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From Wikipedia

Lesson plan

A lesson plan is a teacher's detailed description of the course of instruction for an individual lesson. A daily lesson plan is developed by a teacher to guide class instruction. The detail of the plan will vary depending on the preference of the teacher, subject being covered, and the need and/or curiosity of children. There may be requirements mandated by the school system regarding the plan.

Developing a lesson plan

While there are many formats for a lesson plan, most lesson plans contain some or all of these elements, typically in this order:

  • Title of the lesson
  • Timerequired to complete the lesson
  • List of required materials
  • List of objectives, which may bebehavioral objectives (what thestudent can do at lesson completion) or knowledge objectives (what the student knows at lesson completion)
  • The set (or lead-in, or bridge-in) that focuses students on the lesson's skills or concepts—these include showing pictures or models, asking leading questions, or reviewing previous lessons
  • An instructional component that describes the sequence of events that make up the lesson, including the teacher's instructional input and guided practice the students use to try new skills or work with new ideas
  • Independentpracticethat allows students to extend skills or knowledge on their own
  • A summary, where the teacher wraps up the discussion and answers questions
  • An evaluationcomponent, a test for mastery of the instructed skills or concepts—such as a set of questions to answer or a set of instructions to follow
  • Analysis component the teacher uses to reflect on the lesson itself —such as what worked, what needs improving
  • A continuity component reviews and reflects on content from the previous lesson

A well developed lesson plan

A well developed lesson plan reflects interests and needs of students. It incorporates best practices for the educational field. The lesson plan correlates with the teacher's philosophy of education, which is what the teacher feels is the purpose of educating the students.

Secondary English program lesson plans, for example, usually center around four topics. They are literary theme, elements of language and composition, literary history, and literary genre. A broad, thematic lesson plan is preferable, because it allows a teacher to create various research, writing, speaking, and reading assignments. It helps an instructor teach different literature genres and incorporate videotapes, films, and television programs. Also, it facilitates teaching literature and English together. School requirements and a teacher's personal tastes, in that order, determine the exact requirements for a lesson plan.

Unit plans follow much the same format as a lesson plan, but cover an entire unit of work, which may span several days or weeks. Modern constructivist teaching styles may not require individual lesson plans. The unit plan may include specific objectives and timelines, but lesson plans can be more fluid as they adapt to student needs and learning styles.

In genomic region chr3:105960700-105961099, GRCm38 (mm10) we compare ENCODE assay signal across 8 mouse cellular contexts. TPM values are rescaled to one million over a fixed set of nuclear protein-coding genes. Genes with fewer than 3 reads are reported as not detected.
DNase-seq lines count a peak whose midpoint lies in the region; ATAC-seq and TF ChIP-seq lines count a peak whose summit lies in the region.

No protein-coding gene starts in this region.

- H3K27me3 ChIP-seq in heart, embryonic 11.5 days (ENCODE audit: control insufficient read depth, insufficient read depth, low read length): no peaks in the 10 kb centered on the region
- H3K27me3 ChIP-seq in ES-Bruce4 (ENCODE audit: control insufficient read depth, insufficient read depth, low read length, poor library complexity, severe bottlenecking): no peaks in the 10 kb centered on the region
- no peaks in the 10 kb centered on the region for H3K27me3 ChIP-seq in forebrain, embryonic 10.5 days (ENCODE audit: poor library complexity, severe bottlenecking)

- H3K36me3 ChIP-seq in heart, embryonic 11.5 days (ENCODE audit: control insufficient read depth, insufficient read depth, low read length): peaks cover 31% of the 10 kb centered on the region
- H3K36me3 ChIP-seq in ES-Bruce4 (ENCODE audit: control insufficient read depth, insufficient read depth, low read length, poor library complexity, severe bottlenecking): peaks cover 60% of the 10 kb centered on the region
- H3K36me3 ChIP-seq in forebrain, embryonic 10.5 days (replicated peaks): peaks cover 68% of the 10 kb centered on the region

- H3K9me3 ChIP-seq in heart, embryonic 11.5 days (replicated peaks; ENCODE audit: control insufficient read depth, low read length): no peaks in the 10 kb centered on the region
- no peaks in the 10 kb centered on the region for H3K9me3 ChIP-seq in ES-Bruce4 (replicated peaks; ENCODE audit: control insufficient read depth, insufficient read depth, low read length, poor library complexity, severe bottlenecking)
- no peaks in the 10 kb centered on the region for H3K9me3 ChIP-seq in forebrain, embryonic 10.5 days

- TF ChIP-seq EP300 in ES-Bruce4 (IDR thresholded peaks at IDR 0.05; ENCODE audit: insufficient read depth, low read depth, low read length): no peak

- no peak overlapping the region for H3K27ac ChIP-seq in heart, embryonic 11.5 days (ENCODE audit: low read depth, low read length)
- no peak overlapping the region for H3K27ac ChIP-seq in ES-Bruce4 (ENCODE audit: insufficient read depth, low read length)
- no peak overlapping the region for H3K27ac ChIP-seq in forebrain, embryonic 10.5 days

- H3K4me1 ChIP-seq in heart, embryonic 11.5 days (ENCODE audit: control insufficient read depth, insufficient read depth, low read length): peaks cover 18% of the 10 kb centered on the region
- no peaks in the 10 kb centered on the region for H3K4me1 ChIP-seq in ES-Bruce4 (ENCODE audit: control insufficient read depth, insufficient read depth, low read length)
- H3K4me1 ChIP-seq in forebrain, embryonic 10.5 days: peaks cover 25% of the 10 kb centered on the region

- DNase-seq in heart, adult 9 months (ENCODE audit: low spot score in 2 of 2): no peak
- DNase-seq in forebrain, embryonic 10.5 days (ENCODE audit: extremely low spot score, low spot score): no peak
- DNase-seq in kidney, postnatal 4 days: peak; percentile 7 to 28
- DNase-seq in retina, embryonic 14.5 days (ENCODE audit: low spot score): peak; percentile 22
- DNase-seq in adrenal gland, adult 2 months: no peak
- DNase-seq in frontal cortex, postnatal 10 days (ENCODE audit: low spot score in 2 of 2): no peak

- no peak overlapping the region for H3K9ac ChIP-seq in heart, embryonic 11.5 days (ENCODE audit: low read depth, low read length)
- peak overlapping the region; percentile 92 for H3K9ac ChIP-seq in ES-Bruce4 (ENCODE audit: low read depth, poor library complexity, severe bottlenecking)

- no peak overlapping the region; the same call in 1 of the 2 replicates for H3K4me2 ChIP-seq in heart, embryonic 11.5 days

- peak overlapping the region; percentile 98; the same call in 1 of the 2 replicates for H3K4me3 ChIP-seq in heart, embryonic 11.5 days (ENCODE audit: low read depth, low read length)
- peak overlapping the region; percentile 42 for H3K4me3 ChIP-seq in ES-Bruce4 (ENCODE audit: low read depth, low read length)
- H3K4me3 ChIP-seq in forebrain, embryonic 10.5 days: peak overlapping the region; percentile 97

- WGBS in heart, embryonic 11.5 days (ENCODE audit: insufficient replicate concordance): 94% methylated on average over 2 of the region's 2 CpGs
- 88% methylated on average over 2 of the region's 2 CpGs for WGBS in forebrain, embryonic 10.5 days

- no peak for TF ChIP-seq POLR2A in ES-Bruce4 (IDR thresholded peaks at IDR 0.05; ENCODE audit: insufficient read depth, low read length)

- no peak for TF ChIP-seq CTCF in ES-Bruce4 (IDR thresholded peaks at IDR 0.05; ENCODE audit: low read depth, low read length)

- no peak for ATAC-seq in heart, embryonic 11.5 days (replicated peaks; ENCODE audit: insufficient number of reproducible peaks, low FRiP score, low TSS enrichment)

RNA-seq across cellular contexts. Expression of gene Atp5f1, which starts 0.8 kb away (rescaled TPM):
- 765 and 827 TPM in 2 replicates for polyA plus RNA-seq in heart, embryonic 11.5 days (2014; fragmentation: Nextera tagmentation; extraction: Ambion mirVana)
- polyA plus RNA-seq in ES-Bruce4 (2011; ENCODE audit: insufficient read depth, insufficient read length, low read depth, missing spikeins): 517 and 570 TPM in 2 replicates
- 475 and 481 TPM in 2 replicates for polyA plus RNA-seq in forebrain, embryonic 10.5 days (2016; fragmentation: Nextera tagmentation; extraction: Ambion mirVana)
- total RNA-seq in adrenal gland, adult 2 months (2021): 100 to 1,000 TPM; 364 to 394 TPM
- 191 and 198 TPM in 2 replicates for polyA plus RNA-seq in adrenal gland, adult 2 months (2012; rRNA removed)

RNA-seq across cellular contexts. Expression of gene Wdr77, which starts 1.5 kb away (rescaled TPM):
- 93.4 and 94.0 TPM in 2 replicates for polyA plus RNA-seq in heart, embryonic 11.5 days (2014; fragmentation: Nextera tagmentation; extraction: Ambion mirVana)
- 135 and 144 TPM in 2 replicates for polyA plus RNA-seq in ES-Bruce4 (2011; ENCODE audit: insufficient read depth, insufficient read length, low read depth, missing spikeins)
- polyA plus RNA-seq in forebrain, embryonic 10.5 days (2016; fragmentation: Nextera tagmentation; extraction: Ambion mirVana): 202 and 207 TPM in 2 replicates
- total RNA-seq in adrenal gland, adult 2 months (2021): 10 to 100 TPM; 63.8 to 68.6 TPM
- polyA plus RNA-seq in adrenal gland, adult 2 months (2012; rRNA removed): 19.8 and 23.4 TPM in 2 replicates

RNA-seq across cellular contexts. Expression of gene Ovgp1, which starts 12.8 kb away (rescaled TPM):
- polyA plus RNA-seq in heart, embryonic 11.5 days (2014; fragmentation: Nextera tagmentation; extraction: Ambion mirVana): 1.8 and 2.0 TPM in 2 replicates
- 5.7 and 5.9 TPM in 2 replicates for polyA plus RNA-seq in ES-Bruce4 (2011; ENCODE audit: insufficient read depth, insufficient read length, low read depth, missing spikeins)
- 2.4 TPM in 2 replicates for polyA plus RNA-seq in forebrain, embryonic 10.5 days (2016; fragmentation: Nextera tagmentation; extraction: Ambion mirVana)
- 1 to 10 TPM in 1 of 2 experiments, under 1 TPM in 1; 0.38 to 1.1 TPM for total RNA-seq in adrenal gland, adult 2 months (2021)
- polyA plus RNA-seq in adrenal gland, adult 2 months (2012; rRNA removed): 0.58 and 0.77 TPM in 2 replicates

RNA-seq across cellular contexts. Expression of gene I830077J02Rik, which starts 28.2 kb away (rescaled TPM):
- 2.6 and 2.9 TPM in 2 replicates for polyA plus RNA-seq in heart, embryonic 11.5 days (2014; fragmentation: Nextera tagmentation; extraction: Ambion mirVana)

Setting an objective

The first thing a teacher must do is decide on the lesson plan's focus. The teacher creates one idea or question they want the students to explore or answer. Next, the teacher creates classroom activities that correlate with the established idea or question. This includes individual and group activities. Having established these activities, the teacher identifies what language arts skills the lesson plan must cover. After the teacher completes these activities, they must ensure the lesson plan adheres to the best practices used in language arts. This includes conducting research on what teaching methods result in a high success rate for students. The teacher must ensure the lesson plan goals are compatible with the developmental level of the students. The teacher must also ensure their student achievement expectations are reasonable.

Selecting lesson plan material

A lesson plan must correlate with the text book the class uses. The school usually selects the text books or provides teachers with a limited text book choice for a particular unit. The teacher must take great care and select the most appropriate book for the students.

Types of Assignments

The instructor must decide whether class assignments are whole-class, small groups, workshops, independent work, peer learning, or contractual:

  • Whole-class—the teacher lectures to the class as a whole and has the class collectively participate in classroom discussions.
  • Small groups—students work on assignments in groups of three or four.
  • Workshops—students perform various tasks simultaneously. Workshop activities must be tailored to the lesson plan.
  • Independent work—students complete assignments individually.
  • Peer learning—students work together, face to face, so they can learn from one another.
  • Contractual work—teacher and student establish an agreement that the student must perform a certain amount of work by a deadline.

These assignment categories (e.g. peer learning, independent, small groups) can also be used to guide the instructor’s choice of assessment measures that can provide information about student and class comprehension of the material. As discussed by Biggs (1999), there are additional questions an instructor can consider when choosing which type of assignment would provide the most benefit to students. These include:

  • What level of learning do the students need to attain before choosing assignments with varying difficulty levels?
  • What is the amount of time the instructor wants the students to use to complete the assignment?
  • How much time and effort does the instructor have to provide student grading and feedback?
  • What is the purpose of the assignment? (e.g. to track student learning; to provide students with time to practice concepts; to practice

From Yahoo Answers

Question:this will be taught to preschoolers so nothing too difficult

Answers:* use different shades of green shamrocks and make patterns with them...ABAB or AABAAB * Use shamrock or theme related mini erasers or other manipulatives and have them make a "chart"...put number cards in order (they can do this according to their ability 0-5 or 0-10 or higher) and then place the corresponding number of manipulatives in a vertical line above each number. We did this recently with transportation manipulatives...we incorporated patterns in their lines, odd and even numbers (putting them in pairs to see the buddies), which number has more less, etc. * We are doing this activity this week as well... folding a piece of construction paper in half (4"x11"). Let them snip cut up to the fold to make "grass" then inside use bug stickers to make patterns and then fold the grass over top of the bugs. * I put in shapes and colors into my "math" so we also do a Shamrock Surprise activity where I have different shape rubbing plates (made with glitter glue on index cards) and a few shamrocks as well. I tape them to a wall/table and put paper over top. They use colorful crayons to find the shapes (rubbing) and then we use it as a review activity. * simple addition/subtraction with shamrocks or other spring manipulatives. * Cover 100 (or less). I make a theme related board with usually 25 squares/rectangles. Then we roll a dice, count how many dots and cover the corresponding number of squares with a theme manipulatives...so shamrock or flower/bug eraser...we take turns rolling the dice and covering the rectangles until one of the children covers their whole board. * You can make Shamrock/Spring Shakers by cutting out 2 simple shapes and gluing to paper plates. Add beans and staple together. The hold up a number card and have them review their number recognition, etc and shake their shakers that many times. You can play music like "freeze" and during the freezing part hold up a card and do that many actions. It can be done for transitions or even small group. * www.childcareland.com has many free printables for spring/shamrocks that you can make into games. Good luck!